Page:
JAM | Sep 18, 2023

A medical doctor’s unexpected journey to winning medals at the World Championship of Performing Arts

Tamoy Ashman

Tamoy Ashman / Our Today

Reading Time: 5 minutes
Dr Kayla Stewart, medallist at the World Championships of Performing Arts (WCOPA). (Photo: Contributed)

In a remarkable twist of fate, medical doctor Kayla Stewart captured the hearts of audiences and judges at the World Championships of Performing Arts (WCOPA) to take home two medals for team Jamaica.

Stewart, a dedicated healthcare professional who caters to children, had always enjoyed singing casually for family members and friends. However, it had never occurred to her that sharing her talent with a wider audience on social media would lead to her performing in a global event for performing arts, taking home a silver and bronze medal for her vocal performances in the categories of Jazz and Gospel.

She admits in an interview with Our Today that she had never sung in a competition before. However, when she was approached by Antonio Dennis, the WCOPA national director of Jamaica, his request to sign up for the competition was one she did not deny.

“At the time, having never sung in a competition before in my life, I really questioned ‘Should I do this?’ However, I said I wanted to develop. I want to see what I can really do. So, I decided to take on the journey and pursue it. I was definitely not going to an easy journey, but I decided that if I wanted to try and compete, I would compete in the world championships,” she shared.

Stewart competed in three categories at WCOPA, namely Jazz, Gospel, and Broadway. However, she medalled in two. The medical doctor and singing enthusiast won silver for her rendition of Everybody Needs A Best Friend, a Jazz song by Norah Jones. She also won a bronze medal for her performance of It Is Well, a gospel cover by Tori Kelly and Kirk Franklin.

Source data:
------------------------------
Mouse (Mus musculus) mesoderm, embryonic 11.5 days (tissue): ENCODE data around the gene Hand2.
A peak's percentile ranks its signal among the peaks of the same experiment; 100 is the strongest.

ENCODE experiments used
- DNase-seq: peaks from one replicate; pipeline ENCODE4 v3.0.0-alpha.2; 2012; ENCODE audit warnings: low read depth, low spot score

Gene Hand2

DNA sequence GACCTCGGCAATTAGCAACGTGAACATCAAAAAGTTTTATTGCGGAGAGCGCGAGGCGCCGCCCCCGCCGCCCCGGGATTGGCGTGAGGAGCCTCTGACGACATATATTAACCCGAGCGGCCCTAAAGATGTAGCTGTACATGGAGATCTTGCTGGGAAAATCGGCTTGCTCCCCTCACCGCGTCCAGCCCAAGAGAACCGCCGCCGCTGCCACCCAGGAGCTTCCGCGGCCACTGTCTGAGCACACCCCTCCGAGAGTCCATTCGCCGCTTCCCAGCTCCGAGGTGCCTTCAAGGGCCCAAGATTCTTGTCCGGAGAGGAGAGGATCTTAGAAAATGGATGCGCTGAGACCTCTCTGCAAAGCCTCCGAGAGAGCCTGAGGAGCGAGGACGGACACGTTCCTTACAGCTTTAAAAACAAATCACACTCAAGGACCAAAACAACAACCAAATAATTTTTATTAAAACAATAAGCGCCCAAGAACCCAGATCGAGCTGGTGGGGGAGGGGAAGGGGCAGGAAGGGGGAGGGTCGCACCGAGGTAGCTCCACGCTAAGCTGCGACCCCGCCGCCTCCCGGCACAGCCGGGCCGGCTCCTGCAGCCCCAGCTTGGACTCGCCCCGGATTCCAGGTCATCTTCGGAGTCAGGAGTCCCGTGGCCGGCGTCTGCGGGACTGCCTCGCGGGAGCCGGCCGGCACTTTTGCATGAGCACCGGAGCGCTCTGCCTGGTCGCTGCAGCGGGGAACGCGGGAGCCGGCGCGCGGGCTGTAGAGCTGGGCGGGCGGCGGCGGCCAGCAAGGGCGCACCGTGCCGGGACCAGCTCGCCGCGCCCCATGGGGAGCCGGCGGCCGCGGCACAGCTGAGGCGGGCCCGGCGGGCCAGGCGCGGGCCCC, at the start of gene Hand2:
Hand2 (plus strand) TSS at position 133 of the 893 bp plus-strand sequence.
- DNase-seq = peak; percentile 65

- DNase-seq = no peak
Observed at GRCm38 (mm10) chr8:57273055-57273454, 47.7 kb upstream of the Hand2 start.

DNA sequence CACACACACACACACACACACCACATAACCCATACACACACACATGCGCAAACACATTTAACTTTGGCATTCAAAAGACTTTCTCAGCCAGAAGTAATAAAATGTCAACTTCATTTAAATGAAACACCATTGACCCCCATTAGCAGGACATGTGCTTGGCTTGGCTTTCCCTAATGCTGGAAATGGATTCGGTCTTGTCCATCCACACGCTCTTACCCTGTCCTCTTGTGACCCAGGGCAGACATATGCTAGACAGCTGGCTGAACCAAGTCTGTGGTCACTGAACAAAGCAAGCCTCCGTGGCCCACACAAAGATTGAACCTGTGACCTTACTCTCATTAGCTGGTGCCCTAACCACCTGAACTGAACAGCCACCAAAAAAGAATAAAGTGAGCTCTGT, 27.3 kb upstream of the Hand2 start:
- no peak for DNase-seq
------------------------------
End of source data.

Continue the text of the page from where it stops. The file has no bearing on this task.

Journey to the championships 

Initially sceptical due to her lack of professional singing experience, Stewart decided to pursue her passion seriously. After auditioning for the Jamaican team and making the cut, she enrolled in singing lessons provided by KaDon Musical Academy, where her singing coach Susane Love played a pivotal role in improving her vocal skills.

The journey was challenging, with countless hours of practice and dedicated efforts to refine her singing abilities. However, Stewart’s determination and resilience pushed her to explore the untraversed waters of professional singing.

Dr Kayla Stewart, medalist at the World Championships of Performing Arts (left) and her vocal coach Susane Love. (Photo: Contributed)

“The aim of it was really to show what you’re capable of doing as a singer, which is why they always encourage you to enter more categories. I also can say it was challenging because that is how I ended up at KaDon. I told myself if I’m going to compete, I want to do my best,” she told Our Today.